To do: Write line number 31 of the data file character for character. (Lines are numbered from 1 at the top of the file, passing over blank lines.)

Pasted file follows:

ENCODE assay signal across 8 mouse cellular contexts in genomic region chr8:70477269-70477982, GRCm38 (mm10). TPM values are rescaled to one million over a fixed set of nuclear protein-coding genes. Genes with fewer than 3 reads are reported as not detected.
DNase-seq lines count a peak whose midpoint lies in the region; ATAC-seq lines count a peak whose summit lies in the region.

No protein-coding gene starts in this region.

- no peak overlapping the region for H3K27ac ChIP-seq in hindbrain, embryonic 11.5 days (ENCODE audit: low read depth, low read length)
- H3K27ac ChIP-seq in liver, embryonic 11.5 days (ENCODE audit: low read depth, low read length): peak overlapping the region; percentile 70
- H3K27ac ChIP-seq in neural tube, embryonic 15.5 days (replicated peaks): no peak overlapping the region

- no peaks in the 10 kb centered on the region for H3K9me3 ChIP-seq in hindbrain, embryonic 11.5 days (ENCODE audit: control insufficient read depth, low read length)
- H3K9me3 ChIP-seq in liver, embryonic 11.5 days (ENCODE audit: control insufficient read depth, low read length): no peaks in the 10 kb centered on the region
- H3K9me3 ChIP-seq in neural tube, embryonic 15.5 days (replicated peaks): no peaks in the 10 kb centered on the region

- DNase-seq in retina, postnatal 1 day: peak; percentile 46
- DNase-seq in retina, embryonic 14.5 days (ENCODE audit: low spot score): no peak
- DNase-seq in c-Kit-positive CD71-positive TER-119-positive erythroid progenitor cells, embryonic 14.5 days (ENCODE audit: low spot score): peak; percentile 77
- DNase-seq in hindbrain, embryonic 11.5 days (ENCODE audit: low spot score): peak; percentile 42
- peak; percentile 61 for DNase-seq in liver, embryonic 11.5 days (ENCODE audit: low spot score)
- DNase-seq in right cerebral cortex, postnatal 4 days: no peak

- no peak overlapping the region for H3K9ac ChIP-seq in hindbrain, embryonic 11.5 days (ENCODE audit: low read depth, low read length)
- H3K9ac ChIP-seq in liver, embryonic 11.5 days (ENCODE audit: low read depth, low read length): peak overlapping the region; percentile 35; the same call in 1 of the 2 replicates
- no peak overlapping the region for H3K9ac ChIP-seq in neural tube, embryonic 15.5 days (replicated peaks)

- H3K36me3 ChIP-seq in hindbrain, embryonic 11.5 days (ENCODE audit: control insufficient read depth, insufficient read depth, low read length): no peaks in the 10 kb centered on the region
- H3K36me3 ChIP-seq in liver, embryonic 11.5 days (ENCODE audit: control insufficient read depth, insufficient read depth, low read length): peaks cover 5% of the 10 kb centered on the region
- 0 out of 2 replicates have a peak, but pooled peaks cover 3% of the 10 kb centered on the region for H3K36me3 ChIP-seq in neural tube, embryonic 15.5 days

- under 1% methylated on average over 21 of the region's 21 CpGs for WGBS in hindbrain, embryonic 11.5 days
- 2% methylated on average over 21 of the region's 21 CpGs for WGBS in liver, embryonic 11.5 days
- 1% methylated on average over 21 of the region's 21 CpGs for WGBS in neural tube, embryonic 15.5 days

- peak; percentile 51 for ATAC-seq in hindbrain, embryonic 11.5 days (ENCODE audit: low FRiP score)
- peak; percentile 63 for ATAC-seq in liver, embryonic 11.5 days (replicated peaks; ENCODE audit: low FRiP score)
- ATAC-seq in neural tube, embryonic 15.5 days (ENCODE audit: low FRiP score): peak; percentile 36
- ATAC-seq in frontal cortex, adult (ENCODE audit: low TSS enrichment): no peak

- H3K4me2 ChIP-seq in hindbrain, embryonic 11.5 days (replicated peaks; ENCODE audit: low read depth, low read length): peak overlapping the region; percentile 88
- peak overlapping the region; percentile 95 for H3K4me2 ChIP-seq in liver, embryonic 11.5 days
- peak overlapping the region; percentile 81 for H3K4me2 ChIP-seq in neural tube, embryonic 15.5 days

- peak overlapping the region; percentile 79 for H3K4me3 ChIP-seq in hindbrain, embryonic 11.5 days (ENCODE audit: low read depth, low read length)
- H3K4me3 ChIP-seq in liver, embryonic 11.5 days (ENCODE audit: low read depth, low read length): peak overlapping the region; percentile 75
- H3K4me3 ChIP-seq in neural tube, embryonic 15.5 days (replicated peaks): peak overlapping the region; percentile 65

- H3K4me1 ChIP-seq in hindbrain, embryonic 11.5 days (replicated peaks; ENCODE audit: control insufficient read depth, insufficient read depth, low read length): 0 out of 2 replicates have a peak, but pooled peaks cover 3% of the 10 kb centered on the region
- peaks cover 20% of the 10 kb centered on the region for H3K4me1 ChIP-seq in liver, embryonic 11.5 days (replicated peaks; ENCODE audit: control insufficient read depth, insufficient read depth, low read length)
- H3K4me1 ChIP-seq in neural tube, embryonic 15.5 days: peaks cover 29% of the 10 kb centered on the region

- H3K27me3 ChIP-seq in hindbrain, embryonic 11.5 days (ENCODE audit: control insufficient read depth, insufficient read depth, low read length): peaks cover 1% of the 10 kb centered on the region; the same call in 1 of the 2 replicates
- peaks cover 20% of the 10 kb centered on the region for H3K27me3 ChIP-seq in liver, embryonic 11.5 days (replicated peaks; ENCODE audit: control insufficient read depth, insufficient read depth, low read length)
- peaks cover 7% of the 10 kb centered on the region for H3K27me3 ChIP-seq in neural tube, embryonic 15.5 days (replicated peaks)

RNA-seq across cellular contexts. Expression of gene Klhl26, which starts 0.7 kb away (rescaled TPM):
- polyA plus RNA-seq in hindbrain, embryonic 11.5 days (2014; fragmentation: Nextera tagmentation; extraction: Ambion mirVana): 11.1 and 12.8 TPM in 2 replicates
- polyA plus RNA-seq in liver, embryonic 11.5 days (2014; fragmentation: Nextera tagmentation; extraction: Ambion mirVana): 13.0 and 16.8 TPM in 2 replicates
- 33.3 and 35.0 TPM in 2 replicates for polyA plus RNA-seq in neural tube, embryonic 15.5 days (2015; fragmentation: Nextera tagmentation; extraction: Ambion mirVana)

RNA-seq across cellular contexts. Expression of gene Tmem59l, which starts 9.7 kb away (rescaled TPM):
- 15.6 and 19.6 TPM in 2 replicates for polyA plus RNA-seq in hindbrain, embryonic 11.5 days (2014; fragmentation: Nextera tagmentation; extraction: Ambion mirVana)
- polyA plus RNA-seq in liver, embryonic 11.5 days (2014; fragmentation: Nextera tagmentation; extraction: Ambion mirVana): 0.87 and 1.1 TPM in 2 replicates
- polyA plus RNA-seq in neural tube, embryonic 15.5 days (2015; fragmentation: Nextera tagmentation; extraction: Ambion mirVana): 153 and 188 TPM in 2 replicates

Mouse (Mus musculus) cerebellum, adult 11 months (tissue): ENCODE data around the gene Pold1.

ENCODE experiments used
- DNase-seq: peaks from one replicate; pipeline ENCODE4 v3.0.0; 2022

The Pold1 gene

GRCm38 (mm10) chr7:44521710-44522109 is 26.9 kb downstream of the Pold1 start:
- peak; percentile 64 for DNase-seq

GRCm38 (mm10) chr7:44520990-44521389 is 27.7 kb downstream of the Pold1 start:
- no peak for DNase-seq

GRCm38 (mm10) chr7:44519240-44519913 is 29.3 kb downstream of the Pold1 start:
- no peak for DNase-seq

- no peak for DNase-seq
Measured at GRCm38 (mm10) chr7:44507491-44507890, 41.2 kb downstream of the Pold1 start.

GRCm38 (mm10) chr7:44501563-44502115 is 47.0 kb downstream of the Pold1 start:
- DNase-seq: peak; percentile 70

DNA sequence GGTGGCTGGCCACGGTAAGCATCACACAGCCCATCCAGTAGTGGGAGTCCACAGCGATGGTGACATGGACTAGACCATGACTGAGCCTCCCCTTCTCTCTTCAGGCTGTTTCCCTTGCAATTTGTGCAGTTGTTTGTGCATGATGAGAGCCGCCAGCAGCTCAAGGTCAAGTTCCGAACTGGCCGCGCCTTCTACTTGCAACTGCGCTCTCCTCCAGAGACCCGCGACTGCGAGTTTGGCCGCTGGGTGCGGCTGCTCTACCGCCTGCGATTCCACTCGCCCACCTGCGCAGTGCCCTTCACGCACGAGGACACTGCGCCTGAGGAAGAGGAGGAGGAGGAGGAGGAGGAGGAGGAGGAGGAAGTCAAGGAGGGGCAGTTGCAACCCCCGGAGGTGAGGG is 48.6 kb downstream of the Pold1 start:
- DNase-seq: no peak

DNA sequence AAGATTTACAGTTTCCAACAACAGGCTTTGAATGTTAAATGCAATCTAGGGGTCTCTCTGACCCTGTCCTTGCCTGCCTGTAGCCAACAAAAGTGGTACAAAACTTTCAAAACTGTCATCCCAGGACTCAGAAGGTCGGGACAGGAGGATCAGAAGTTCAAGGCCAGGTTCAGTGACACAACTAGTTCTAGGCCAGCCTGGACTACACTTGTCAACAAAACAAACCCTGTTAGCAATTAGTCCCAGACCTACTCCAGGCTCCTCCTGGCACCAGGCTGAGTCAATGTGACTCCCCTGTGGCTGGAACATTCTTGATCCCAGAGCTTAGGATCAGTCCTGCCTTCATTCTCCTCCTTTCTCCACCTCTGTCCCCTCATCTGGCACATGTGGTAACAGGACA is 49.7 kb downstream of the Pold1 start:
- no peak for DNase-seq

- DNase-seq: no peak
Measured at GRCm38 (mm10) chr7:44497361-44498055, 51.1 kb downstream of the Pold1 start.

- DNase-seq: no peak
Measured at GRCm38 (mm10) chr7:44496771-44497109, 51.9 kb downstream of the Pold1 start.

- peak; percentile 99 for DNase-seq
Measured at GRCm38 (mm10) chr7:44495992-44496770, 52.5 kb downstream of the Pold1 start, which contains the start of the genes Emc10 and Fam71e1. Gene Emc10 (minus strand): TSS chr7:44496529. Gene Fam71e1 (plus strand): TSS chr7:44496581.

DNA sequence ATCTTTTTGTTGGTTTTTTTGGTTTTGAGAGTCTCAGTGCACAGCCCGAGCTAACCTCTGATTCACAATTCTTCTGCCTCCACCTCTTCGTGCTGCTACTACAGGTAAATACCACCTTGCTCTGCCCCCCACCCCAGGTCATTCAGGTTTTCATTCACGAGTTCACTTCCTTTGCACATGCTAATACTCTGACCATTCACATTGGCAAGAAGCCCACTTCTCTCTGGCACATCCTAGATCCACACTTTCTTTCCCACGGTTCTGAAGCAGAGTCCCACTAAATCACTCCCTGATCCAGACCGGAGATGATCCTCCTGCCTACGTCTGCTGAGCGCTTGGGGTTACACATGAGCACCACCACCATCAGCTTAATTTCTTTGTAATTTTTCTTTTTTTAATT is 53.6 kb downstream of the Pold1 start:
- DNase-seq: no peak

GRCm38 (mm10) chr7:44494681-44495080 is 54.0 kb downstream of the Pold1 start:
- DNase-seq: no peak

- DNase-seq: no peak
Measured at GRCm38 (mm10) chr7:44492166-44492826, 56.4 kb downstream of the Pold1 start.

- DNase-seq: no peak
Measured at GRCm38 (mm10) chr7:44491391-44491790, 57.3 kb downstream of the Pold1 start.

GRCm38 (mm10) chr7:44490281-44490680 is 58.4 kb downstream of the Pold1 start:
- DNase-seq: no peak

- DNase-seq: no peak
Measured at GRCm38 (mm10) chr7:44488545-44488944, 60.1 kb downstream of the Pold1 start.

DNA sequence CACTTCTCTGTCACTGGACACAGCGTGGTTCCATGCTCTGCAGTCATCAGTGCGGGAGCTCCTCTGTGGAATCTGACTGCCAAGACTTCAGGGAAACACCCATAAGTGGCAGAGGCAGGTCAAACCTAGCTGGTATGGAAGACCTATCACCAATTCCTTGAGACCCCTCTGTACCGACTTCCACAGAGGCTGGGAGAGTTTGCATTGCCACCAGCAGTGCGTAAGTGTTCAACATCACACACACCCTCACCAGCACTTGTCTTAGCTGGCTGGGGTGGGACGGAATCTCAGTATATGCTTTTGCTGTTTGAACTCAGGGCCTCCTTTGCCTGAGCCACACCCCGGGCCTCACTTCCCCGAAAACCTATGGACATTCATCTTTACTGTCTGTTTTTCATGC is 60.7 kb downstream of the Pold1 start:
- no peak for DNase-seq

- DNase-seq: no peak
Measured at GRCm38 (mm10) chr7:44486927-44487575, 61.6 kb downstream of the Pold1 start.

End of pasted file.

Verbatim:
- peak overlapping the region; percentile 81 for H3K4me2 ChIP-seq in neural tube, embryonic 15.5 days